Beer and Pavement

Where Indie and Craft Meet

Posted in Intersections, Manifesto by SM on November 15, 2011

If you’re just stopping by for the first time, you should know that this blog explores the intersections between indie rock and craft beer. One aspect is simply the fact that we all love rock music and beer. The other aspect is the intersection between indie and craft. For me it’s obvious, but for others, it’s a stretch.

Indie is short for “independent.” To be independent, one must be self-sufficient, free from the tyranny and limitations of corporations more intent on making a buck than putting out a good product. Independent rock music and music labels are considered such as they are not a part of corporate owned music factories. There are only 3-4 of these major labels left, but they are huge. Still, as the majors deal with the handcuffs of corporate profit margins, indie labels are free to let their artists create.

Craft is generally considered a type of skilled work. Historically, craft was judged not only on quality but also quantity. In order to maintain a high level proficiency the production had to remain small. Larger production tends to remove the craft, creating product with increased simplicity and often more defects. When craft is increased, volume tends to shrink, but the quality of the output is pleasurable.

Indie and craft meet in both the music and beer industries. Indie labels also happen to demonstrate a fair amount of craft among its artists. This focus is lost in the craft at the majors as the shift is toward making music that satisfies corporate bottom lines takes precedence. And craft brewers are the most independent of beer industry as they provide a higher quality alternative to the three or so corporate beer producers. One could really call them craft rock or indie beer if it was desired and neither would lose meaning.

Now, don’t get me wrong, both indie rock and craft beer have intentions to make money. How else would they live? The difference between these guys and their corporate counterparts is that they won’t put profit ahead of the craft or their independence. Sure, some indies and crafties have sold their souls to corporations, but they are the exception not the rule. The indie and craft movements are about small scale and high quality. Corporations don’t know how to do this.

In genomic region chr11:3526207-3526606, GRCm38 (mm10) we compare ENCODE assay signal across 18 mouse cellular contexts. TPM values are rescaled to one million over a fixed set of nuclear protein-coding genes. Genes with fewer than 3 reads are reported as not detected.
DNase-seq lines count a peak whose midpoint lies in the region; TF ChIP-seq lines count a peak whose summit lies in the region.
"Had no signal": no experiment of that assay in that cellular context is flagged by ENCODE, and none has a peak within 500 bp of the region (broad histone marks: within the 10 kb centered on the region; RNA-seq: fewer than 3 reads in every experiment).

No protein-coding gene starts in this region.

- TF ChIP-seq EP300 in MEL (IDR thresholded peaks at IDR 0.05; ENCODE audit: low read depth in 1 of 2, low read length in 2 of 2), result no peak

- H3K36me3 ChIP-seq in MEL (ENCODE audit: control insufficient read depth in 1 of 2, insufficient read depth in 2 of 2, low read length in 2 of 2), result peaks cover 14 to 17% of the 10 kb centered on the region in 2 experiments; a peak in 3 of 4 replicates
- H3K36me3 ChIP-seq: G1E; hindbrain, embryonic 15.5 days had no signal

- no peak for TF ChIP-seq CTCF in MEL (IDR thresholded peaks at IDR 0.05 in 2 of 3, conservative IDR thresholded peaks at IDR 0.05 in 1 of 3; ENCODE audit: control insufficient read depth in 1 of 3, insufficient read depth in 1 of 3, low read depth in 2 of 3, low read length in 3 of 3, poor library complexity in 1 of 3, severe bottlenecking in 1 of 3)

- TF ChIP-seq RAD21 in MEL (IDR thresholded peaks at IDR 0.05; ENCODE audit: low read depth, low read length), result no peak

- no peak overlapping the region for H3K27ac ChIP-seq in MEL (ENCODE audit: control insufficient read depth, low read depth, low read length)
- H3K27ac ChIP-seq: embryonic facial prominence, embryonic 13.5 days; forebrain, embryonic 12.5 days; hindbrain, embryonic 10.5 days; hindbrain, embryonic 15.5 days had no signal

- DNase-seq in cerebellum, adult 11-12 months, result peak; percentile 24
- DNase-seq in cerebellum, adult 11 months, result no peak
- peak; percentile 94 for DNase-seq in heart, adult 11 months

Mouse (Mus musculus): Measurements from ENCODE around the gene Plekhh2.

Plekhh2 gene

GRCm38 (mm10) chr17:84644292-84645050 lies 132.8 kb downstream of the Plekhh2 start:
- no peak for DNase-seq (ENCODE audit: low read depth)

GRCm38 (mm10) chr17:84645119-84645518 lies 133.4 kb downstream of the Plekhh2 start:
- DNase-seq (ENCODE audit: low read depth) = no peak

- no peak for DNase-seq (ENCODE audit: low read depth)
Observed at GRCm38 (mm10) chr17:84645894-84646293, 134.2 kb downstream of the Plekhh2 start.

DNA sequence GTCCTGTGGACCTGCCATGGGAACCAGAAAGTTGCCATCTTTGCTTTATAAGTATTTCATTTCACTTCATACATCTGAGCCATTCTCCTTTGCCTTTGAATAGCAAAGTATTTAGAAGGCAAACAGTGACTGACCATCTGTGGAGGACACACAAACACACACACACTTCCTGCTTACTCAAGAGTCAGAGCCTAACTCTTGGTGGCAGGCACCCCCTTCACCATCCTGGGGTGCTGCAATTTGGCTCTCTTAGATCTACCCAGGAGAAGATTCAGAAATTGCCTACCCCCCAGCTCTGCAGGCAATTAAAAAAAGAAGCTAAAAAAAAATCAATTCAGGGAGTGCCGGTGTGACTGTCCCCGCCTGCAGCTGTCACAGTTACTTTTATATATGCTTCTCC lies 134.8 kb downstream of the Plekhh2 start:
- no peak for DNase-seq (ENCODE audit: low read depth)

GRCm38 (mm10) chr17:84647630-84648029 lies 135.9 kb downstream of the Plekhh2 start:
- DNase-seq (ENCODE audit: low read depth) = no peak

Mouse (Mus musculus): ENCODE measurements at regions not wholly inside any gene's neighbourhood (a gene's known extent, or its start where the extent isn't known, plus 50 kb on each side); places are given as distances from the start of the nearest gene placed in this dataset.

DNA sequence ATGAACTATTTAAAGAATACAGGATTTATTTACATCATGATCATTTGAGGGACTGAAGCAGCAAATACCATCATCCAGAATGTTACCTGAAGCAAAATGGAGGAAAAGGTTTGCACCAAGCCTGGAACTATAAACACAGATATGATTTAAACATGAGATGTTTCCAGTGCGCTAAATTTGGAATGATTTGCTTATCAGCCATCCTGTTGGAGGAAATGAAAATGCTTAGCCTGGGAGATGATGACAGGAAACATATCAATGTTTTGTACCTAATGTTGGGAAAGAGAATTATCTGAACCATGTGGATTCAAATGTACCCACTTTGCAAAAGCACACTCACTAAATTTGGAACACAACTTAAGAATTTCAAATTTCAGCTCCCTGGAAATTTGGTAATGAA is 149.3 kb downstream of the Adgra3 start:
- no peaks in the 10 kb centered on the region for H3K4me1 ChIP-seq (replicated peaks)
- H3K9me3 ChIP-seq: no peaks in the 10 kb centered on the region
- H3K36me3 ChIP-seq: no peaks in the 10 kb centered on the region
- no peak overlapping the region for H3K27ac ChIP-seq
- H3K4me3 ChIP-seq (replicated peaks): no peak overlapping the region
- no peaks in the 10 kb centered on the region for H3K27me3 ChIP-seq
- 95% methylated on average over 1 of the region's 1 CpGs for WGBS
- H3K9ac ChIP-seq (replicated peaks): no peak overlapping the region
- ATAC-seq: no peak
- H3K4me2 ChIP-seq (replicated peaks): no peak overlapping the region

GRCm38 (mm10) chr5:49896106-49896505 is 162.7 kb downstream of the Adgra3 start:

And we’ll gladly pay for whatever indie labels and craft breweries are selling despite higher prices. Even during this recession, these labels (as well as the stores who sell them) and breweries have seen steady growth. Craft beer especially is growing at an incredible rate. Even during economically hard times, we’ll find the money to support independent, craft producers of our favorite goods because we know that their products are worth it. This is no truer than it is for indie rock and craft beer.

Despite the success indie/craft producers are enjoying, our corporate overlords still rule the markets, but their share is shrinking. The large, corporate breweries are watching their sales drop as is the industry as a whole. However, craft beer continues to grow. The music industry is suffering as well. Yet, more and more indies are popping up all the time and they continue to put out music. If there’s room for these smaller players in their respective industries, then they must be doing something right.

So, the indie and craft markets are what’s king these days. They may not own high percentages of their markets, but they have found sustainable business methods that feature slow, controlled growth and a focus on the craft. They maintain their independence through their success. This is where they intersect. I think there’s a lot we can learn from indie rock and craft beer. That’s where this blog comes in. If I had time and this was my full-time job, I’d provide you with a lot of statistics. For now, you’ll just have my opinions and vignettes to go on. Here’s to building international coalitions through beer and Pavement and here’s to indie beer and craft rock.

Ten Signs of an Indie Rock Label

Posted in Intersections by SM on November 12, 2011

One feature of this blog has been to use beer/ indie rock to inspire posts about the other. Today’s post does that. This time, I read this post at Boak & Bailey’s Beer Blog detailing ten signs of a craft brewery. They explain their reasoning for such a list:

We were pondering the hard-to-define, much-loathed term “craft beer” again this morning and decided that, rather than a firm definition, it makes much more sense to think about indicators or signs.

The following list, off the top of our head, is not exhaustive and, clearly, we’re not suggesting that any brewery needs to be able to tick all ten to be considered to be making craft beer. Equally, some of these apply to breweries that, instinctively, we wouldn’t consider craft brewers.

Since I have often made the connection between the craft breweries and indie labels (beers are the equivalent of bands on a roster; vintages the equivalent of albums), it seemed to me that a post detailing the ten signs of an indie label might also have some merit.

Like, B&B’s list, mine is off the top of my head and will only be enriched by your comments.

1. Vinyl is among the formats offered and is often their best-seller. Vinyl is saving the record industry, IMHO. It’s not doing anything for major labels, but it benefits high quality music for niche markets. Plus, with the addition of a “free” digital download, record collectors like myself can have their cake and eat it too. Extra bonus points for labels who also sell cassette tapes.